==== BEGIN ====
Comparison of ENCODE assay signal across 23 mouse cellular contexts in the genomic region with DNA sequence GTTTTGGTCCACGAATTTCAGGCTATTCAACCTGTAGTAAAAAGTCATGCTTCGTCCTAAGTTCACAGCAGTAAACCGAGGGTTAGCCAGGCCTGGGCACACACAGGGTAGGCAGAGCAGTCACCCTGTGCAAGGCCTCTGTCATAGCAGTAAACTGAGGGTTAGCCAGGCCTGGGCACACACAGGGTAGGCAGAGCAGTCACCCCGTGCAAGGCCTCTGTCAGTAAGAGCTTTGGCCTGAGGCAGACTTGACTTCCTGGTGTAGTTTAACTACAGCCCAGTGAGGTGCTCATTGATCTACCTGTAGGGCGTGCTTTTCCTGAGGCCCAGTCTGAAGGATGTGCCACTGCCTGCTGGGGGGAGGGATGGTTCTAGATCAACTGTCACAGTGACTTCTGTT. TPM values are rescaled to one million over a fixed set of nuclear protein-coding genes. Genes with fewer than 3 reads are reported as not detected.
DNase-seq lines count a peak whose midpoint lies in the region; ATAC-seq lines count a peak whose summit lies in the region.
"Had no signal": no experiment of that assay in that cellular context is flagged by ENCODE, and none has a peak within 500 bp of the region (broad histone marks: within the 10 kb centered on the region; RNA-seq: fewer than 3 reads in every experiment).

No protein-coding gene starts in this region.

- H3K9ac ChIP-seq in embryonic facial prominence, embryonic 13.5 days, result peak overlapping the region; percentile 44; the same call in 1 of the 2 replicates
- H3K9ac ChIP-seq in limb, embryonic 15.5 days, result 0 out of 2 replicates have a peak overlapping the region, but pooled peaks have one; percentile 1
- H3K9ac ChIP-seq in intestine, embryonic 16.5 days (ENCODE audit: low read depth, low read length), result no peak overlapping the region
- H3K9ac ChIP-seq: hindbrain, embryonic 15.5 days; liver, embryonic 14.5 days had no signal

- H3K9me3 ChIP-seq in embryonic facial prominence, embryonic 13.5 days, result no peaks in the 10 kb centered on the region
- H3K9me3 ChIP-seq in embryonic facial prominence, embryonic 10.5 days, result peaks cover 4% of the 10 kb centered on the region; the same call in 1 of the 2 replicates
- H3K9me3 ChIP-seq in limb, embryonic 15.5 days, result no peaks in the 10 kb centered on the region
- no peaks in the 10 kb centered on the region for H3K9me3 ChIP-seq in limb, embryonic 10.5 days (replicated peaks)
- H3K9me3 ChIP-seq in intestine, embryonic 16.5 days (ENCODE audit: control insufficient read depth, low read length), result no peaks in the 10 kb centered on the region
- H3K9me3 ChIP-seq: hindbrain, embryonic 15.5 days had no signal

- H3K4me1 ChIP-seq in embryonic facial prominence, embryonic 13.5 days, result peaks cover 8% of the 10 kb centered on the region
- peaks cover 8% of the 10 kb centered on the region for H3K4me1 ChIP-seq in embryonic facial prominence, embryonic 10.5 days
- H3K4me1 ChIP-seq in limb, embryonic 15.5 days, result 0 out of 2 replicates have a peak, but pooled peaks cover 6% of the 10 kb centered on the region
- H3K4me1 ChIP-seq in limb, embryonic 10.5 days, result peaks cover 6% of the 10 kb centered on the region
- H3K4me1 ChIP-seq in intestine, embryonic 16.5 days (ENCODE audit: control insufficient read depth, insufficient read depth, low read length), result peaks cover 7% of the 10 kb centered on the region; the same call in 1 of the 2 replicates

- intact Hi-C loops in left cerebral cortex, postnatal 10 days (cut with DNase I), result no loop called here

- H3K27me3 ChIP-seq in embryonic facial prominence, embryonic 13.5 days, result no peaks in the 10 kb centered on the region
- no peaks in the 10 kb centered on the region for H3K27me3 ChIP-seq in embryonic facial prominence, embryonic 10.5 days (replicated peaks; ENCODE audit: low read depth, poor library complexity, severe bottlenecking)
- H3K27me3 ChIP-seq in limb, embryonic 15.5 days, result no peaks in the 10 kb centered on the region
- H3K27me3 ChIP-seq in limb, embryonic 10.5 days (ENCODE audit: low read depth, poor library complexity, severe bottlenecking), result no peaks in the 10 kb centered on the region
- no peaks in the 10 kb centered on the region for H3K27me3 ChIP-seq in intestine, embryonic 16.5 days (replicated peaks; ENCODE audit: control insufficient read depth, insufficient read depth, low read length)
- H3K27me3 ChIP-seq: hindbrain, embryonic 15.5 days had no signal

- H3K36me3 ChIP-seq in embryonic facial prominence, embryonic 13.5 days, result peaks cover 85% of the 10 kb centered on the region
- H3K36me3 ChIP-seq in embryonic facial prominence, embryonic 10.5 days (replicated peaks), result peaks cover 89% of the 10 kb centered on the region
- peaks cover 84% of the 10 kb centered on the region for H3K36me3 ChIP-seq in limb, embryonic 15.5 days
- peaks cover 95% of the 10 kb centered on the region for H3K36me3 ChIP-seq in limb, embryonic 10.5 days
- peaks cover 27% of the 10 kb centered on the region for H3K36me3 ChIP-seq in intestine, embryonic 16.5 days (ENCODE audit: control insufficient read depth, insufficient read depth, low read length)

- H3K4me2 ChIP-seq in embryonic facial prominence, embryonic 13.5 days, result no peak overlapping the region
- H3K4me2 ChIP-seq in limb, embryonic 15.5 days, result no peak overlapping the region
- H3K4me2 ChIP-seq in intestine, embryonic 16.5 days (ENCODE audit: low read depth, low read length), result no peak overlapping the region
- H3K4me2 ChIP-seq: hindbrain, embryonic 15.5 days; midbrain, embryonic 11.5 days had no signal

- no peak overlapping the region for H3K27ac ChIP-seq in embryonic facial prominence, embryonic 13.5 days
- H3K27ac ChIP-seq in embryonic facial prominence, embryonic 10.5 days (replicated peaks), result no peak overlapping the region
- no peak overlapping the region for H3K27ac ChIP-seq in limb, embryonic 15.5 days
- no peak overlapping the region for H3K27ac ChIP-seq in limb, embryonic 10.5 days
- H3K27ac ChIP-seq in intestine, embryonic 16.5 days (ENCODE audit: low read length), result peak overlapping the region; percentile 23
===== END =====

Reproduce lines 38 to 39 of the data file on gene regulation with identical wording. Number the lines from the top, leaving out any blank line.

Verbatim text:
- no peak overlapping the region for H3K27ac ChIP-seq in limb, embryonic 15.5 days
- no peak overlapping the region for H3K27ac ChIP-seq in limb, embryonic 10.5 days